Actually, Chrysler’s turbine program went on into the mid seventies, the last one funded by the feds after the first energy crisis.
      Those early GM and Ford turbines were basically just aircraft engines shoehorned into cars, with huge issues such as absurd fuel consumption, high exhaust temperatures, etc. Chrysler’s turbine engine was developed from the beginning (1954) to be more compatible with a possible production car application, and one of the key components of that was their regenerator, which improved efficiency very substantially. A turbine without a regenerator in a car had insanely high fuel consumption.
      Ford and GM came closest to a production turbine not in cars, but in big trucks. Both showed semi trucks with turbine engines, and Ford actually had a number of them in customers hands, including fire engines, where their high power was useful, and consumption didn’t matter much.
      Trucks were seen as a more logical adaption for the turbine, because they run at relatively high power levels, whereas cars spend too much time idling and puttering around. That is the downfall of turbines; they operate most efficiently at high speed.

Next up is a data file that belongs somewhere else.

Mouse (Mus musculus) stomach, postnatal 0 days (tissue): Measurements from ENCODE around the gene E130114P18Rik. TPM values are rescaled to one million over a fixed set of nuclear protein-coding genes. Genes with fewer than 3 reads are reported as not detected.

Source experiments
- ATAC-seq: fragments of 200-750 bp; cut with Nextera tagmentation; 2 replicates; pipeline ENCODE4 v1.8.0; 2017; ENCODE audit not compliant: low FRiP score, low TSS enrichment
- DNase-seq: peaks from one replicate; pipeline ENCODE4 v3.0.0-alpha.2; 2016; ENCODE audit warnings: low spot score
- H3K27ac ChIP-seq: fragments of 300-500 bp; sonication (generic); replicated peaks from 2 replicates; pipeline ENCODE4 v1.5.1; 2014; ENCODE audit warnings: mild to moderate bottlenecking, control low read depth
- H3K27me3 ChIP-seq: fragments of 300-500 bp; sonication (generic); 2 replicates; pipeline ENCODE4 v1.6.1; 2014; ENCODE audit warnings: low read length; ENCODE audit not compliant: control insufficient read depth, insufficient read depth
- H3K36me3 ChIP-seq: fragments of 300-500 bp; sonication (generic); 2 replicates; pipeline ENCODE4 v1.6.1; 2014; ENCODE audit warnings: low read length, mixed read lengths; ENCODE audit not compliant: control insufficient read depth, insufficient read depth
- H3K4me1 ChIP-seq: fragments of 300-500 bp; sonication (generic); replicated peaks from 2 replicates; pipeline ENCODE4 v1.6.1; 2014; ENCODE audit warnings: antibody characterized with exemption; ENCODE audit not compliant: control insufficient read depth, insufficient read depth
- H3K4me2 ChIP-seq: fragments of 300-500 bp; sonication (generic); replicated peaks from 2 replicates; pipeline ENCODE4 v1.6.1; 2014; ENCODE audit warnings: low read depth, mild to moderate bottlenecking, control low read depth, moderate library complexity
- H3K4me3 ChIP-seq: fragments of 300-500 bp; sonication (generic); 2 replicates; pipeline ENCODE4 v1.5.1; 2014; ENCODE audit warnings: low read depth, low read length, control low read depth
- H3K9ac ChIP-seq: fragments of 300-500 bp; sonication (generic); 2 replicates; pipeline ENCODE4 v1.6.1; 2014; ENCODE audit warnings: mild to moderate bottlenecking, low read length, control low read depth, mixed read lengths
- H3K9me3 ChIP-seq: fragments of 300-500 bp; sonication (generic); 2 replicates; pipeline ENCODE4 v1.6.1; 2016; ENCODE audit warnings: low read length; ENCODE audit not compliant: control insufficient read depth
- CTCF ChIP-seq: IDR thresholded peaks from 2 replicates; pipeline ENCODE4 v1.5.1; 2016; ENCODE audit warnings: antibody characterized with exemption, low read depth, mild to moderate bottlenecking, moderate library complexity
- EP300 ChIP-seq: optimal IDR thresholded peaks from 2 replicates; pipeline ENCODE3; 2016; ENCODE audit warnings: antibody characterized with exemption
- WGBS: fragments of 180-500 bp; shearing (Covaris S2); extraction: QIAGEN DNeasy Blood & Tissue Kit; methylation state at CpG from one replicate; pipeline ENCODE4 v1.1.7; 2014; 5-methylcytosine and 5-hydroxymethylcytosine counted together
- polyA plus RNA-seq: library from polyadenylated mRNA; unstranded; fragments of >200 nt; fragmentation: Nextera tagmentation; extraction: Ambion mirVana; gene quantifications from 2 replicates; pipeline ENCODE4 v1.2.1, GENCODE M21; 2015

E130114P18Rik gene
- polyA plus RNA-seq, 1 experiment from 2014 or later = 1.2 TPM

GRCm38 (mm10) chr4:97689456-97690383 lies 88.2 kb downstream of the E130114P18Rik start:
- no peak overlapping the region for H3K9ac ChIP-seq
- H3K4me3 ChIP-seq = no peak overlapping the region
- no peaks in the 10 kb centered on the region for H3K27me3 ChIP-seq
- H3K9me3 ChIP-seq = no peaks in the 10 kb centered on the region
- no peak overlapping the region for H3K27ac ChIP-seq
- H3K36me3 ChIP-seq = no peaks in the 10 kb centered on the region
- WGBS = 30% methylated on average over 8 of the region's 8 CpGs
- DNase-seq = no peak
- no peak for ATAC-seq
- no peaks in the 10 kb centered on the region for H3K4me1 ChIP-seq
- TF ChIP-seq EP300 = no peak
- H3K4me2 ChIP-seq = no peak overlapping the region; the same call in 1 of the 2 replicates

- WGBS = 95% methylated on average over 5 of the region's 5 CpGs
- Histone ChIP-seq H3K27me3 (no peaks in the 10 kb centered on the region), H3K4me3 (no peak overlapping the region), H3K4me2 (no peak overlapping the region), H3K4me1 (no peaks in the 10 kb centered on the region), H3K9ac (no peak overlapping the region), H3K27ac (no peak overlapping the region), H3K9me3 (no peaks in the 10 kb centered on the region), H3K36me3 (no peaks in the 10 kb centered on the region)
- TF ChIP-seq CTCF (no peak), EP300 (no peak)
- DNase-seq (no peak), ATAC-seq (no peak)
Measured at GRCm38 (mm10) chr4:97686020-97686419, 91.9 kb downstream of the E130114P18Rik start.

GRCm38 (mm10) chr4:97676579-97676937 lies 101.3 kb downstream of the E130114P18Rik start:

• 0 avatar
      geozinger

      @tced: I agree with you completely, calling the Chrysler effort short term is incorrect. Chrysler finally axed the Turbine program in the early 1980′s. Close to thirty years of research is a good long time. Some medicines don’t get researched that long.
       
      IIRC they produced a turbine powered Omni, which must have been an interesting little box to drive.
       

    • 0 avatar
      geozinger

      According to allpar.com: The 1981 Chrysler New Yorker (M-body) Turbine car was ready to be tooled, according to the head of the program, Mr. George Scheckter, whom I met when I got to see and touch the 1963 Turbine Car again in 1989. There was no more design work to be accomplished, just tool and start production.
      Apparently my memory is pretty poor. Some years ago (I thought) I remembered reading about the turbine program, and that the last turbine car was supposed to be an Omni; maybe I confused L-body and M-body. But I was pretty sure the end date was 1981.
       
       

      Read more at http://www.allpar.com/mopar/turbine.html?ktrack=kcplink

    • 0 avatar

      Paul,
       
      All good points. I suppose that my angle was that when you mention turbine cars, people either think Chrysler or Andy Granatelli @ Indy, not GM. The Firebirds were publicity stunts, but the coal burning Eldo appears to have been engineered with at least a passing thought to production feasibility. No question, though, that Chrysler held the lead in turbine development for street cars.